Herb: Scootberry


Latin name: Streptopus roseus


Synonyms: Streptopus longipes


Family: Convallariaceae



Medicinal use of Scootberry:

The fruit is cathartic. An infusion of the roots has been used in the treatment of a fallen womb. A cough syrup can be made from the root. A poultice of the steeped root has been applied to the eyes in the treatment of sties. The flowers are diaphoretic. They can be used to induce sweating in the treatment of colds and fevers. The plant is tonic. An infusion of the plant has been used in the treatment of coughs.

Description of the plant:



Plant:
Perennial


Height:
50 cm
(1 foot)

Flovering:
May to
July

Habitat of the herb:

Moist woods, river banks, alder thickets. Damp montane woods, 9000 - 1800 metres.

Edible parts of Scootberry:

Young leaves and shoots are added to salads to impart a cucumber flavour. They can also be cooked and used as greens. Fruit - raw or cooked. A sweetish flavour, though it is said to be cathartic if eaten in quantity, especially if you have not eaten this fruit before. A watermelon flavour. The fruit is about 12mm in diameter.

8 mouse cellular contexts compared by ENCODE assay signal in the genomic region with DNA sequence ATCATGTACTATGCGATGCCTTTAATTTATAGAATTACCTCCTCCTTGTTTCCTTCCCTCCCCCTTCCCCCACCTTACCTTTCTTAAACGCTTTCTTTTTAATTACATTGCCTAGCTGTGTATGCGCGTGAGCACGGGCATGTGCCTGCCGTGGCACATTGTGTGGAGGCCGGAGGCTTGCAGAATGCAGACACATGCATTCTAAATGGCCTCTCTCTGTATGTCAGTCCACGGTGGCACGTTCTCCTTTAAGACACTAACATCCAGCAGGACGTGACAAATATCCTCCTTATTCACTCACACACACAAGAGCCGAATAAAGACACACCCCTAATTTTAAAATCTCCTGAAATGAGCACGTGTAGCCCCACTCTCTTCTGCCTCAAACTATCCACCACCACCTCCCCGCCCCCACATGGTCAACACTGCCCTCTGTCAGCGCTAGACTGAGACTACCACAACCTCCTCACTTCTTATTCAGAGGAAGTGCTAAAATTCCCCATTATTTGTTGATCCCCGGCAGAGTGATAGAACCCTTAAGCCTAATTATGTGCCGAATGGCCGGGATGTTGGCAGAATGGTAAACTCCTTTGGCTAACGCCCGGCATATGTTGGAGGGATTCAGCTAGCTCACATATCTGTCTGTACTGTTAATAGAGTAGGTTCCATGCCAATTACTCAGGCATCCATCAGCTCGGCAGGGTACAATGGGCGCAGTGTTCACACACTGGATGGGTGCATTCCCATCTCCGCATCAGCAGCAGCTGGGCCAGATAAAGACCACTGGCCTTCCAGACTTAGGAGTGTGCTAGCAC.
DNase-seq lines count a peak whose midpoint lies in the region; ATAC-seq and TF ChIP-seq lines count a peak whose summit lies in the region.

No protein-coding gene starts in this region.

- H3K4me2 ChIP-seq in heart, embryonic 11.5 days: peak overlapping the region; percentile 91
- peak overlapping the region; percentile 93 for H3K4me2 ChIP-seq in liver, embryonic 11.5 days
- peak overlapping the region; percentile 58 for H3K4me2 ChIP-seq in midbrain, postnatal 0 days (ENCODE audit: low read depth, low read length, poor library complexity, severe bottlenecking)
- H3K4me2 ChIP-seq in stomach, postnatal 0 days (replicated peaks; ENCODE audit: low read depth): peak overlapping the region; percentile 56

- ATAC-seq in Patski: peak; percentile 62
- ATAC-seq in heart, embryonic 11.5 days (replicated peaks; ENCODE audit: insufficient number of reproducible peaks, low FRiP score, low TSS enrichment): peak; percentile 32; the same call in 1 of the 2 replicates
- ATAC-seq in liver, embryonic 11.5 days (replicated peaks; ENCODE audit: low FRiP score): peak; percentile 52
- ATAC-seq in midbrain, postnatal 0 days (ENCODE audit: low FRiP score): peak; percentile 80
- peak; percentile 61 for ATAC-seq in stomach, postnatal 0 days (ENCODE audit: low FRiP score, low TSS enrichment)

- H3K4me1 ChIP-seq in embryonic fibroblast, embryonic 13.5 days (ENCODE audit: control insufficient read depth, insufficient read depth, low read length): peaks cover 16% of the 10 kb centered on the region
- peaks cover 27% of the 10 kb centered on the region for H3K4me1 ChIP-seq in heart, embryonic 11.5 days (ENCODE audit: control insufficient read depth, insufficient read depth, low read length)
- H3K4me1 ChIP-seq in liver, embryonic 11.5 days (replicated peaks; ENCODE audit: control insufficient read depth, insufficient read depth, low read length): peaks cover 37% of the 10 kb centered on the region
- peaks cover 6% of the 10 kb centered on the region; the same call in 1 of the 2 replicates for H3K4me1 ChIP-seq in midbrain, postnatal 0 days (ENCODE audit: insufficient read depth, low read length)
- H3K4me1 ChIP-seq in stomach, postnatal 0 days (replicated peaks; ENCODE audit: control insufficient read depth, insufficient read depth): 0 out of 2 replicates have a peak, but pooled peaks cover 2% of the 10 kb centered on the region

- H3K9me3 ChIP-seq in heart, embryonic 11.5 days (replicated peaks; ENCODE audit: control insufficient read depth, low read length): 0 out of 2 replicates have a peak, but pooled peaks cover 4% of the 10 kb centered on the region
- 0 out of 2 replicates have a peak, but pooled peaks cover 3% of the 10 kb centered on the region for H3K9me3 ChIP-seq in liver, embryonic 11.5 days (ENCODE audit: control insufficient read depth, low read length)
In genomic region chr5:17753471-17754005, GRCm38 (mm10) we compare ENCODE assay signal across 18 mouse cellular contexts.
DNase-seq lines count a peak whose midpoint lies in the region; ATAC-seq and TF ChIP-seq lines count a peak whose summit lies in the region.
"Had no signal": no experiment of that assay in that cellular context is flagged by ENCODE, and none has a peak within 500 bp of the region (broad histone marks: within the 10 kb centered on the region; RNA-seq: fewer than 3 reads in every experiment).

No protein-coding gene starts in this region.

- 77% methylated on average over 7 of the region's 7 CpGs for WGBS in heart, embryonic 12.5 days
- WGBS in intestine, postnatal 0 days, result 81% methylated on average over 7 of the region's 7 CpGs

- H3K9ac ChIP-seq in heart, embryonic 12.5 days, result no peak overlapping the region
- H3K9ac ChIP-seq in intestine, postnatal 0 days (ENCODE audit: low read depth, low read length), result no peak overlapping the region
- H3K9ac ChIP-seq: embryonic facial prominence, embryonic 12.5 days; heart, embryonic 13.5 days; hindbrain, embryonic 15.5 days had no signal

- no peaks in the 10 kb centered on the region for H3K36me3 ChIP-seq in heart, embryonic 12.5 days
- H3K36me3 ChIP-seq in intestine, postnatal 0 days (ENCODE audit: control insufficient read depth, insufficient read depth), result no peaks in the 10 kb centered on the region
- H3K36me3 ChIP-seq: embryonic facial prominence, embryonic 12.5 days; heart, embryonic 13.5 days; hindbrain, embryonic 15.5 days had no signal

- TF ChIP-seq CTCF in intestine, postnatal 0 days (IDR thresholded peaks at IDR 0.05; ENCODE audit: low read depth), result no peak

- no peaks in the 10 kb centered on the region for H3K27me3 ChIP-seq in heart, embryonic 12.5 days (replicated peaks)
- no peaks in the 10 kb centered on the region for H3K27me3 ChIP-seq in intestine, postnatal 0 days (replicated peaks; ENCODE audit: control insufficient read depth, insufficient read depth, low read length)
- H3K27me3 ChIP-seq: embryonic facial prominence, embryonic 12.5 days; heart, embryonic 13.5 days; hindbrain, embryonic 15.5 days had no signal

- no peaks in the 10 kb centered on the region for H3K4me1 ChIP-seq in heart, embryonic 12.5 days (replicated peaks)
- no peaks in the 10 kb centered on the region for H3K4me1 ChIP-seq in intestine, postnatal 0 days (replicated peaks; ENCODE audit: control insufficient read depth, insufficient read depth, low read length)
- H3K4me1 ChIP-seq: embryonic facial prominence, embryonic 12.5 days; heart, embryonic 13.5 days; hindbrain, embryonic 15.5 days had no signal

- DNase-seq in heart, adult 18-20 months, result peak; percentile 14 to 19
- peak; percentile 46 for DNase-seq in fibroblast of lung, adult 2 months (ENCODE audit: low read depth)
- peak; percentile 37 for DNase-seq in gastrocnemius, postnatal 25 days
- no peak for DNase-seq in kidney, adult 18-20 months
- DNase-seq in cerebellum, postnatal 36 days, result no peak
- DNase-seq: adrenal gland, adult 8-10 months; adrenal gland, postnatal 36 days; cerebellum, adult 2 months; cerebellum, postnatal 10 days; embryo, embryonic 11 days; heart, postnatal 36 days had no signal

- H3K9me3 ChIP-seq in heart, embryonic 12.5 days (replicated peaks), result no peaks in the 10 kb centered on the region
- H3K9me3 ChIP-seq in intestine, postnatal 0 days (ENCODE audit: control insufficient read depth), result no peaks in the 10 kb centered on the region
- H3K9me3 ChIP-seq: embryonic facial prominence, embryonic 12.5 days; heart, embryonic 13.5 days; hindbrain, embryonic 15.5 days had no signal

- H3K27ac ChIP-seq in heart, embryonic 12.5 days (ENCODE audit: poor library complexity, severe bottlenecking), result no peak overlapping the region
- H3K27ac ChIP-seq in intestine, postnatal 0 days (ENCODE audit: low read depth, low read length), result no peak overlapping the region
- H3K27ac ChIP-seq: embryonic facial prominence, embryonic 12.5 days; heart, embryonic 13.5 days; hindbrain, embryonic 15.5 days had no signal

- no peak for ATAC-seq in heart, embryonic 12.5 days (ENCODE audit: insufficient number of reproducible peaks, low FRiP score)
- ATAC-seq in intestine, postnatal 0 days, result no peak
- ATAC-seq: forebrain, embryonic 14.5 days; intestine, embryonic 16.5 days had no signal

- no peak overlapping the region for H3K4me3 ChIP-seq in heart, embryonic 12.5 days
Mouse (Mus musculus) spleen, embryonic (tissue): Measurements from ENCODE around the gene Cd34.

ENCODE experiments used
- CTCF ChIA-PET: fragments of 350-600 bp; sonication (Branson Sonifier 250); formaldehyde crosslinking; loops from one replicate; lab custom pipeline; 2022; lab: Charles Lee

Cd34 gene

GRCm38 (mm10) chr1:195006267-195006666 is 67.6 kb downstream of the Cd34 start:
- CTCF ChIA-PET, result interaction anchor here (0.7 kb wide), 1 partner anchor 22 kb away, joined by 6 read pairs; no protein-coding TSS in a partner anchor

Propagation of the herb:

Seed - best sown in a cold frame as soon as it is ripe in the summer. Sow stored seed in a cold frame as soon as it is received. The seed, especially if it has been stored, can be very slow to germinate, sometimes taking 18 months or more. Prick out the seedlings into individual pots once they are large enough to handle and grow them on in a shady part of the greenhouse or cold frame. It will normally take 2 or more growing seasons before the roots are large enough to plant out - this is best done when the plant is dormant in the autumn. Division as the plant comes into growth in early spring. Larger divisions can be planted out direct into their permanent positions. We have found that it is best to pot up smaller divisions and grow them on in light shade in a greenhouse or cold frame for their first year, planting them out in the following spring.

Cultivation of Scootberry:

Moist woods, river banks, alder thickets. Damp montane woods, 9000 - 1800 metres.

Known hazards of Streptopus roseus:

None known

Plant information taken from the Plants For A Future.